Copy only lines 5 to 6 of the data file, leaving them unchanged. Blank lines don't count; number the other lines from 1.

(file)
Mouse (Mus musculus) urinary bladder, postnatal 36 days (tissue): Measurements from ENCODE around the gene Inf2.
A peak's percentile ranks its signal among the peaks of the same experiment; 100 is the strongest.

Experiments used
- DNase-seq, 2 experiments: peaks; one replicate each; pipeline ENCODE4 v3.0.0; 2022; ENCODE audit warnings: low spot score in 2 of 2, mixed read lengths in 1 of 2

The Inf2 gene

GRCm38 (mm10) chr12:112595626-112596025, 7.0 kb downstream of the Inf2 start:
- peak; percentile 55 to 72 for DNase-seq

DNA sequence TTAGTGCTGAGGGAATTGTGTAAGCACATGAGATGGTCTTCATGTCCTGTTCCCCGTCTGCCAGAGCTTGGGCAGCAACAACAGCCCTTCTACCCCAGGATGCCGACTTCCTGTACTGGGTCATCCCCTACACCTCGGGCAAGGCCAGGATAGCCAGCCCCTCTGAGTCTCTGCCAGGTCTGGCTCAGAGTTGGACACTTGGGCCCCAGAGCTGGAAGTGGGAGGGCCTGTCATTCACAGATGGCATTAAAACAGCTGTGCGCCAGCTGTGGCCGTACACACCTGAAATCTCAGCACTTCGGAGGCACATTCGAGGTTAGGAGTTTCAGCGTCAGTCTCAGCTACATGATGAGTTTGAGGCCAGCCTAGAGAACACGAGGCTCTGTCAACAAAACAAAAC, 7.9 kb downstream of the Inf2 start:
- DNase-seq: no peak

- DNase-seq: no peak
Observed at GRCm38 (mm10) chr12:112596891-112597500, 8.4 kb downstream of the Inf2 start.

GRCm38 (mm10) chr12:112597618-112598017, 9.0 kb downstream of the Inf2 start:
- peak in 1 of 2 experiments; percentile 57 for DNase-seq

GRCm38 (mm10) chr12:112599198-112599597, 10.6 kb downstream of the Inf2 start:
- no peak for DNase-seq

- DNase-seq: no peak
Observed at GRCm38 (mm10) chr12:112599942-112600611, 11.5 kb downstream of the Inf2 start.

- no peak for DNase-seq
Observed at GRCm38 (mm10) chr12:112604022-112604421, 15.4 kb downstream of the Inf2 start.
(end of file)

The Inf2 gene

GRCm38 (mm10) chr12:112595626-112596025, 7.0 kb downstream of the Inf2 start: